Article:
The weathermen got their forecasts wrong more often than not this monsoon. But, according to them, it was mostly a cunning plan to help citizens prepare better for graver eventualities.
The Indian Meteorological Department accurately forecast rainfall in June and July only 40 per cent of the time, but officials claim it is standard practice to over-predict.
“Our accuracy rate could have easily been 90 per cent, but we purposely issue false alarms so that people are not caught unprepared,” said A B Majumdar, who, as deputy director-general of meteorology (weather forecasting) at the Met’s Pune office, collates national data and analyses its accuracy.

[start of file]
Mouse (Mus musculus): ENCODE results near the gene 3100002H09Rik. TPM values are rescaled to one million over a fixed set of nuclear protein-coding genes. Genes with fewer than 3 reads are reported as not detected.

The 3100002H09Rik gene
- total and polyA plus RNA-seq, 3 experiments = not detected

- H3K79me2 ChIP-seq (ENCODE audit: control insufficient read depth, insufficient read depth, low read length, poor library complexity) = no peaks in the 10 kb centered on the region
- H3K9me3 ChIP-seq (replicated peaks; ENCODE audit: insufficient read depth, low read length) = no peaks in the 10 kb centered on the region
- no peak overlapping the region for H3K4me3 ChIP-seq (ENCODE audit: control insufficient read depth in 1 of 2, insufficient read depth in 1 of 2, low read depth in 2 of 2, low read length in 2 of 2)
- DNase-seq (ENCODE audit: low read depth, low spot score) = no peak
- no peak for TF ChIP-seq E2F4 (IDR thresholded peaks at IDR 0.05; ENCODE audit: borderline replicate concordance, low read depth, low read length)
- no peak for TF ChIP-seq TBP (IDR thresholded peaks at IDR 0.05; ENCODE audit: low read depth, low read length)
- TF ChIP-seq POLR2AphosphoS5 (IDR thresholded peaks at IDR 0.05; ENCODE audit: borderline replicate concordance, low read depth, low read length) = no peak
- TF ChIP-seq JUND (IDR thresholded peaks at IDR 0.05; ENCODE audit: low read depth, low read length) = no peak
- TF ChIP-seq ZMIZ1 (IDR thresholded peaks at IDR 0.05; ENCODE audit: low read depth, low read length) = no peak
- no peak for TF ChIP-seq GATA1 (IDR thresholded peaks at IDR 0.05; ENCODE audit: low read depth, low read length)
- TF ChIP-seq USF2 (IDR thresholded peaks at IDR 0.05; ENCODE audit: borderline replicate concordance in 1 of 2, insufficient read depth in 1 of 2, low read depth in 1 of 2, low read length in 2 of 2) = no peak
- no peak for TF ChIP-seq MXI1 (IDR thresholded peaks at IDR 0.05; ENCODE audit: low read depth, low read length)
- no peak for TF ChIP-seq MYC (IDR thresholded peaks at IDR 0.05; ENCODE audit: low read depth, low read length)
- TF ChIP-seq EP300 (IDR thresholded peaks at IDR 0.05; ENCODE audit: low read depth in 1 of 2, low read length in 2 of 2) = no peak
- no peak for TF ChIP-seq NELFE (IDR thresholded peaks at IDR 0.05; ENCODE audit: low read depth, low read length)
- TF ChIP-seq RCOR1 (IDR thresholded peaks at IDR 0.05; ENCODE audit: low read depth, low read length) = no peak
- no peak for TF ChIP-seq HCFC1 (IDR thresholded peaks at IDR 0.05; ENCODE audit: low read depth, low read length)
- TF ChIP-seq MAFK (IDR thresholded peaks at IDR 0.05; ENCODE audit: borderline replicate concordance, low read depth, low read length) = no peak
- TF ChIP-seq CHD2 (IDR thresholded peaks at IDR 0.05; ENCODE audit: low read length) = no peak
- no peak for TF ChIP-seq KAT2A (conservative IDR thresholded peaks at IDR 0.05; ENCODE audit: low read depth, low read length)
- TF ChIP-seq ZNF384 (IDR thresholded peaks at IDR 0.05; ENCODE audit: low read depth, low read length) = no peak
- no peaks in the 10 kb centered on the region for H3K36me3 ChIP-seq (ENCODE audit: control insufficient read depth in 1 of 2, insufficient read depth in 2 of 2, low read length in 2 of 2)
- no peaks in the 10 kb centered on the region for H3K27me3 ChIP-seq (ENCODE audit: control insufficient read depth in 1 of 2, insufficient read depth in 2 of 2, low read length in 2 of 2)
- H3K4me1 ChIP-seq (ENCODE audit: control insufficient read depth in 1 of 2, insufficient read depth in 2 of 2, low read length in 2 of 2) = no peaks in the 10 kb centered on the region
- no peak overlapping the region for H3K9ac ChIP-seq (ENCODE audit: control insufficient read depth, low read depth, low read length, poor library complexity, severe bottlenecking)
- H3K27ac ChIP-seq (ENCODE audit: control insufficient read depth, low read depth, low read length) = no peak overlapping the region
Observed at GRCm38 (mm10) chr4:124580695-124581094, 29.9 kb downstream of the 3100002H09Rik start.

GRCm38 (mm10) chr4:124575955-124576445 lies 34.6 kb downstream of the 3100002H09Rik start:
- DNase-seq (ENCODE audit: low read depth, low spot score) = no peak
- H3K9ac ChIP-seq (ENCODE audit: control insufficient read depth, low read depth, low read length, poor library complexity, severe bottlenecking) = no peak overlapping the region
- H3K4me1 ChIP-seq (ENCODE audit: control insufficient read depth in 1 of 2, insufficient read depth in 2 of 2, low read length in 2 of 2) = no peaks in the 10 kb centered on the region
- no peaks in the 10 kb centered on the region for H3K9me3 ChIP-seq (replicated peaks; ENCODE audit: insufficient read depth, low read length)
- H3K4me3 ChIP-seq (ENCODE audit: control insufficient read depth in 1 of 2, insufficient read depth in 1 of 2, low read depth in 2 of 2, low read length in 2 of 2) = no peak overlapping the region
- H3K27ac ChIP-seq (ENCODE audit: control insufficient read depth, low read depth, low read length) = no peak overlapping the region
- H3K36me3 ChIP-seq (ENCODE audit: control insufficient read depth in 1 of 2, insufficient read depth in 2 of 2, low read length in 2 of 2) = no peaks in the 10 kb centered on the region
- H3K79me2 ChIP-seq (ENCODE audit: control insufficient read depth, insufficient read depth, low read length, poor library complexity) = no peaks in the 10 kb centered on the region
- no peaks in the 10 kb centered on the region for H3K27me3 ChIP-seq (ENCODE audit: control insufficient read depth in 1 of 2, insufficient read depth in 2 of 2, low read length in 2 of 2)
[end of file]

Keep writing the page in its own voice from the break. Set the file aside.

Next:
To predict rainfall, climate scientists monitor parameters such as atmospheric pressure, cloud formation, sea level rise, wind speed and direction of movement. And sometimes a level of caution they deem needed.
For instance, on July 15, it rained 240 mm in Mumbai, a ‘very heavy downpour’. The same evening, when the weathermen looked up the charts to predict the next day’s skies, the parameters did not indicate it would continue raining heavily.
But they still put out alerts of ‘heavy rainfall’ (120 mm) and ‘very heavy rainfall’ (200 mm). In the end, it rained only mildly on July 16. “But it made people careful,” claimed Majumdar.
The Met is planning a pilot project in Mumbai aimed at knowing “what people expect from us”, said Majumdar.